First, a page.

Experts on unmarked graves located on Kamloops residential school site

Law, Libraries, Education

​Credit: Carey Newman

The following University of Victoria experts are available to media for comment about the 215 Indigenous children found by the Tk'emlúps te Secwépemc First Nation in a mass grave on the grounds of Kamloops Indian Residential School, as well as the history and legacy of residential schools, anti-colonial and anti-racist practices, language-learning as acts of love and hope, age-appropriate school curriculum, the Native American political context, and Indigenous laws related to these issues.

Carmen Rodriguez de France (Indigenous Education) is an expert in Indigenous education, teacher training and preparation, and social justice. She can discuss the need to start conversations about inequity and injustice at an early age in the family and through age-appropriate curriculum at school. She is available June 3, 2:30 to 6 p.m. or June 4. (Contact at 250-721-8633 or

John Borrows (Law) is an expert in Indigenous Law. He is the Canada Research Chair in Indigenous Law and co-founder of the world’s first Indigenous law degree program at UVic. He can discuss the Truth and Reconciliation Commission's Calls to Action, Canadian law dealing with Indigenous peoples and Indigenous peoples' own laws related to these questions. He is available on June 3. (Contact at 250-721-8168 or

Onowa McIvor (Indigenous Education) is an expert in Indigenous language revitalization, Indigenous education (K-12 and post-secondary), and the history of Indigenous education and language policy in Canada. She can discuss the intersections between Indigenous education, language policy and language revitalization. She can also discuss how the Truth and Reconciliation Commission's Calls to Action can be actualized, the ways language can assist with returning what was taken from our Nations, and the role of residential schools within the larger project of colonization. (For interviews, contact Suzanne Ahearne at 250-721-7636 or

Patrick Lozar (History) is a historian and member of the Confederated Salish and Kootenai Tribes. His work focuses on the experiences of Indigenous communities in Interior BC and the Pacific Northwest whose homelands were divided by the Canada-United States border. He can comment on issues related to the histories of residential schools in Canada and the United States, colonialism in North America in general and British Columbia in particular, as well as First Nation and Native American political movements and border issues in the twentieth and twenty-first centuries. (Contact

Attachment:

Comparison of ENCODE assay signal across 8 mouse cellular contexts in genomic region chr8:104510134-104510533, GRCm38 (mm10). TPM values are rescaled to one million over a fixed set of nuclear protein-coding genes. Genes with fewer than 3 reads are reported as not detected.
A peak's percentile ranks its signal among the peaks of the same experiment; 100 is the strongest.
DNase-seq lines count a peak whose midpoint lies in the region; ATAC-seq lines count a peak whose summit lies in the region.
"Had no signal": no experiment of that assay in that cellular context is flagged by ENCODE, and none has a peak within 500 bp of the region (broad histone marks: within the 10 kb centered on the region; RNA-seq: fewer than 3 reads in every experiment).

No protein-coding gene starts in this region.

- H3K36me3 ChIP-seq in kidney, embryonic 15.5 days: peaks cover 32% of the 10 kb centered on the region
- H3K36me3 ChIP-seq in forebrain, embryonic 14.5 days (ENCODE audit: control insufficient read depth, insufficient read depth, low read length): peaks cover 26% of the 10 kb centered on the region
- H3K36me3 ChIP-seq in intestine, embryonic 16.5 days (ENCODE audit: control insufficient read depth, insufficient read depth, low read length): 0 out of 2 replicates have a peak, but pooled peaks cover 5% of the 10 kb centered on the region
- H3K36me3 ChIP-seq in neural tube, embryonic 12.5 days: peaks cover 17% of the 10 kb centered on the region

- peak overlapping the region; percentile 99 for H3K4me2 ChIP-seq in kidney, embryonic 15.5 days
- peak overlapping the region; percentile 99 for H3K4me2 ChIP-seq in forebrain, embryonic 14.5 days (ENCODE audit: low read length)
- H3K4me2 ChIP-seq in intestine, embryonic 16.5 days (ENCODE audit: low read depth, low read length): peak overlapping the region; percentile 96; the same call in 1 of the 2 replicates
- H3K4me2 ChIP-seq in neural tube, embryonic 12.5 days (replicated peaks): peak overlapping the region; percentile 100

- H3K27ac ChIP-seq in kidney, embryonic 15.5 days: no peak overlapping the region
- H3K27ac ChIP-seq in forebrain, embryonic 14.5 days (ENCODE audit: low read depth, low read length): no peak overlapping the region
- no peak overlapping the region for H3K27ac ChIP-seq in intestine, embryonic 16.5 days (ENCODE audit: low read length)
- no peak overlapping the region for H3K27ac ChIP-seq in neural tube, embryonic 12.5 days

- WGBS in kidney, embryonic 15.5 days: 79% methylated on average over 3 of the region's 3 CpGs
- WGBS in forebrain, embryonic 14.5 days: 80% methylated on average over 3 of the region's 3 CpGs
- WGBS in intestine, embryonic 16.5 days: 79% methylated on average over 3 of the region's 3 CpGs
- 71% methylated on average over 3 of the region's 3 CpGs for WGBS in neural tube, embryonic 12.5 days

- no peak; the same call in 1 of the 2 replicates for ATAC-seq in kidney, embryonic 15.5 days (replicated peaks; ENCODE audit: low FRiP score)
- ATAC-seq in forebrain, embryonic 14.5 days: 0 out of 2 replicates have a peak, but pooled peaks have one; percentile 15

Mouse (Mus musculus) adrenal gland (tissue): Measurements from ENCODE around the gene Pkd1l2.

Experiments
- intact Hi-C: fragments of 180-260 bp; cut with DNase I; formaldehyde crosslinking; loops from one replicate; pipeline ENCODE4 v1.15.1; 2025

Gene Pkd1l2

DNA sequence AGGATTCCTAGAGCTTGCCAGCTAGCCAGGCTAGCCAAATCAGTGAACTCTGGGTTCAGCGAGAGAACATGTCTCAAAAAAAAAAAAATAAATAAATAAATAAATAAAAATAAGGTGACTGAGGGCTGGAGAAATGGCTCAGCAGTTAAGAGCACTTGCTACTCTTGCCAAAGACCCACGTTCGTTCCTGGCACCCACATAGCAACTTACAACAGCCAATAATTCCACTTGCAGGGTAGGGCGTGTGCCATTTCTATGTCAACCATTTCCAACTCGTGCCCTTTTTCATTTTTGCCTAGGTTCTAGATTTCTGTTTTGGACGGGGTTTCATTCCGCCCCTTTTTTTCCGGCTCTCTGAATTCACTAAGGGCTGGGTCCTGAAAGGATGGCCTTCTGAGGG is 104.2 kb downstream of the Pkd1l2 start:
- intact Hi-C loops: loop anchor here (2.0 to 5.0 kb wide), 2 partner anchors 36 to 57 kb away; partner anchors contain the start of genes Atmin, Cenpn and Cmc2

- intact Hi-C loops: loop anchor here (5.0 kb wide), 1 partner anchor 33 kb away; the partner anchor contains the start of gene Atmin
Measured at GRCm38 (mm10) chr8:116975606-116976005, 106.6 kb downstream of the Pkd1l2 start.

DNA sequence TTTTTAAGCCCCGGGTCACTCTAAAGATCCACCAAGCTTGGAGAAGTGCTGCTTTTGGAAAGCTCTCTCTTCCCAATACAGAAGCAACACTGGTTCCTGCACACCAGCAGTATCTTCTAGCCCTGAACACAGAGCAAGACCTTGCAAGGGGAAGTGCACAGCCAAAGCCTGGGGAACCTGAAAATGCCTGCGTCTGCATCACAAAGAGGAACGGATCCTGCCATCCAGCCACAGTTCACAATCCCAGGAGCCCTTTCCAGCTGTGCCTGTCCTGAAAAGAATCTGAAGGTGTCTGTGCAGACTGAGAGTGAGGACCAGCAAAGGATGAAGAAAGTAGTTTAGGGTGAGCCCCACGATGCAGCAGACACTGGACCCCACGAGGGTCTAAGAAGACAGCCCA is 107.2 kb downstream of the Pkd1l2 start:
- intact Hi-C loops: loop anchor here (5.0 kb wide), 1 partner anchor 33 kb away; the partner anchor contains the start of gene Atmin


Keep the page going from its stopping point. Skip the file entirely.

Qwul’sih’yah’maht (Robina Thomas) is UVic’s first associate vice-president, Indigenous. She is a research expert in areas such as Indigenous women, children, residential schools, storytelling, and anti-colonial/anti-racist practices as a way of life. Thomas has extensive knowledge on topics such as the Kuper Island Residential School, Indigenous women and leadership. She is a member of Lyackson First Nation and has Snuy’ney’muxw and Sto:lo ancestry through her grandparents. Thomas holds a faculty position in the School of Social Work, and she was the inaugural director and executive director of the Office of Indigenous Academic and Community. (For interviews, email Karen Johnston at

Ry Moran (Libraries) is an expert on truth and reconciliation in Canada and is the inaugural associate university librarian – reconciliation at UVic. As the former director of statement gathering for the Truth and Reconciliation Commission of Canada (TRC) and the founding director of the National Centre for Truth and Reconciliation, Moran can discuss the history, origins and legacy of residential schools, the TRC Calls to Action, social memory as it relates to Indigenous people, monuments and statues, systemic racism and discrimination across multiple sectors, and the UN Declaration on the Rights of Indigenous Peoples. (For interviews, email Lisa Abram at

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Media contacts

Suzanne Ahearne (University Communications + Marketing) at 250-721-6139 or

In this story

Keywords: Indigenous, Robina Thomas, John Borrows, Ry Moran, Onowa McIvor, Carmen Rodriguez de France, Law, Education, Libraries

People: Robina Thomas, John Borrows, Ry Moran, Onowa McIvor, Carmen Rodriguez de France

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